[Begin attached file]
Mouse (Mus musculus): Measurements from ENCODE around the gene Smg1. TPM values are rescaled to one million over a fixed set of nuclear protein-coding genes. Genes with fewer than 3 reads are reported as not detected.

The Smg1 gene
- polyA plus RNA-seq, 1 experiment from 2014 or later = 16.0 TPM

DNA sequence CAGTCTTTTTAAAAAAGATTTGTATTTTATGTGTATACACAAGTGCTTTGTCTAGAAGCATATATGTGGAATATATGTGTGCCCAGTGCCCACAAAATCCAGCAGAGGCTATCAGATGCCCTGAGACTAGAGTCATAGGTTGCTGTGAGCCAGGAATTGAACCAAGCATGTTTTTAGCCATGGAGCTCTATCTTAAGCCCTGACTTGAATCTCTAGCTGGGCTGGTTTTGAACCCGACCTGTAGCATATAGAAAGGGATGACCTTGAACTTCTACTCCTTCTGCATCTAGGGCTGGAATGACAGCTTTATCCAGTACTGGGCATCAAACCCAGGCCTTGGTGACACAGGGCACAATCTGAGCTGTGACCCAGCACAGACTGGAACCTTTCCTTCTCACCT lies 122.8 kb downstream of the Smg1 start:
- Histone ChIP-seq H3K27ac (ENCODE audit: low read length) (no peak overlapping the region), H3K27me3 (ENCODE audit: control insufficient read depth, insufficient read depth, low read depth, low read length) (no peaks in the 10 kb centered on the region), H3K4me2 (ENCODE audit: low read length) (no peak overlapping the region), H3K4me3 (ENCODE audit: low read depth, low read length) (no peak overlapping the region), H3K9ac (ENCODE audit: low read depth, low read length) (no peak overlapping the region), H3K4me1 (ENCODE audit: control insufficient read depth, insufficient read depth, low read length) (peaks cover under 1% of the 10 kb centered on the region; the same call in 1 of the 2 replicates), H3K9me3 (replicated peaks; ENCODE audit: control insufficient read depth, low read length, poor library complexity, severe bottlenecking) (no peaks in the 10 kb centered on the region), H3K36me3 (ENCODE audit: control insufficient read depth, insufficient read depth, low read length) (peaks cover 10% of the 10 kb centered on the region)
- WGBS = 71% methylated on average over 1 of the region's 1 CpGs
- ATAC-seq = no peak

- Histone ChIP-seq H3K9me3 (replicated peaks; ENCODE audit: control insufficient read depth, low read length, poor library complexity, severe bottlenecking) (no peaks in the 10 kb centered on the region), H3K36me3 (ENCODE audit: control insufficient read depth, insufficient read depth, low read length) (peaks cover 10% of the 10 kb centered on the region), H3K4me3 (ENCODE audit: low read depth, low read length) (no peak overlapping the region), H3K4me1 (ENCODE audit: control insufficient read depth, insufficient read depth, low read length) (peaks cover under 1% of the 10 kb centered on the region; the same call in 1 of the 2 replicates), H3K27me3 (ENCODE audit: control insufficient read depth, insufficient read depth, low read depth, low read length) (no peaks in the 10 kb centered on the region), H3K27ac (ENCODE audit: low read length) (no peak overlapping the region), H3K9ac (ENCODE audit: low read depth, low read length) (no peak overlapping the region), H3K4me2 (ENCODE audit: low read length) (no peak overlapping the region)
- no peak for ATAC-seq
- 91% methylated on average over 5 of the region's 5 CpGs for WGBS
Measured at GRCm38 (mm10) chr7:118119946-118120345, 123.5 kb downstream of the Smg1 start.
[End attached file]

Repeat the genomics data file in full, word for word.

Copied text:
Mouse (Mus musculus): Measurements from ENCODE around the gene Smg1. TPM values are rescaled to one million over a fixed set of nuclear protein-coding genes. Genes with fewer than 3 reads are reported as not detected.

The Smg1 gene
- polyA plus RNA-seq, 1 experiment from 2014 or later = 16.0 TPM

DNA sequence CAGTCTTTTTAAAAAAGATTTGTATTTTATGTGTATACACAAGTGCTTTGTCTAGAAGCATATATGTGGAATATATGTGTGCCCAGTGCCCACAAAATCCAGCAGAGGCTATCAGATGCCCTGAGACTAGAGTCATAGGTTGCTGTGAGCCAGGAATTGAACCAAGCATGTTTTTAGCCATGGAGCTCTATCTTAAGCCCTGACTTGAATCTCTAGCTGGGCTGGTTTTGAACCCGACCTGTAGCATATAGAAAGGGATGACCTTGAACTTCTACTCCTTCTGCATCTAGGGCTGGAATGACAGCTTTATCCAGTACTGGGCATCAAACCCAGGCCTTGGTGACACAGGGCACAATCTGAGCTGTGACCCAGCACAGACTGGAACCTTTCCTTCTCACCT lies 122.8 kb downstream of the Smg1 start:
- Histone ChIP-seq H3K27ac (ENCODE audit: low read length) (no peak overlapping the region), H3K27me3 (ENCODE audit: control insufficient read depth, insufficient read depth, low read depth, low read length) (no peaks in the 10 kb centered on the region), H3K4me2 (ENCODE audit: low read length) (no peak overlapping the region), H3K4me3 (ENCODE audit: low read depth, low read length) (no peak overlapping the region), H3K9ac (ENCODE audit: low read depth, low read length) (no peak overlapping the region), H3K4me1 (ENCODE audit: control insufficient read depth, insufficient read depth, low read length) (peaks cover under 1% of the 10 kb centered on the region; the same call in 1 of the 2 replicates), H3K9me3 (replicated peaks; ENCODE audit: control insufficient read depth, low read length, poor library complexity, severe bottlenecking) (no peaks in the 10 kb centered on the region), H3K36me3 (ENCODE audit: control insufficient read depth, insufficient read depth, low read length) (peaks cover 10% of the 10 kb centered on the region)
- WGBS = 71% methylated on average over 1 of the region's 1 CpGs
- ATAC-seq = no peak

- Histone ChIP-seq H3K9me3 (replicated peaks; ENCODE audit: control insufficient read depth, low read length, poor library complexity, severe bottlenecking) (no peaks in the 10 kb centered on the region), H3K36me3 (ENCODE audit: control insufficient read depth, insufficient read depth, low read length) (peaks cover 10% of the 10 kb centered on the region), H3K4me3 (ENCODE audit: low read depth, low read length) (no peak overlapping the region), H3K4me1 (ENCODE audit: control insufficient read depth, insufficient read depth, low read length) (peaks cover under 1% of the 10 kb centered on the region; the same call in 1 of the 2 replicates), H3K27me3 (ENCODE audit: control insufficient read depth, insufficient read depth, low read depth, low read length) (no peaks in the 10 kb centered on the region), H3K27ac (ENCODE audit: low read length) (no peak overlapping the region), H3K9ac (ENCODE audit: low read depth, low read length) (no peak overlapping the region), H3K4me2 (ENCODE audit: low read length) (no peak overlapping the region)
- no peak for ATAC-seq
- 91% methylated on average over 5 of the region's 5 CpGs for WGBS
Measured at GRCm38 (mm10) chr7:118119946-118120345, 123.5 kb downstream of the Smg1 start.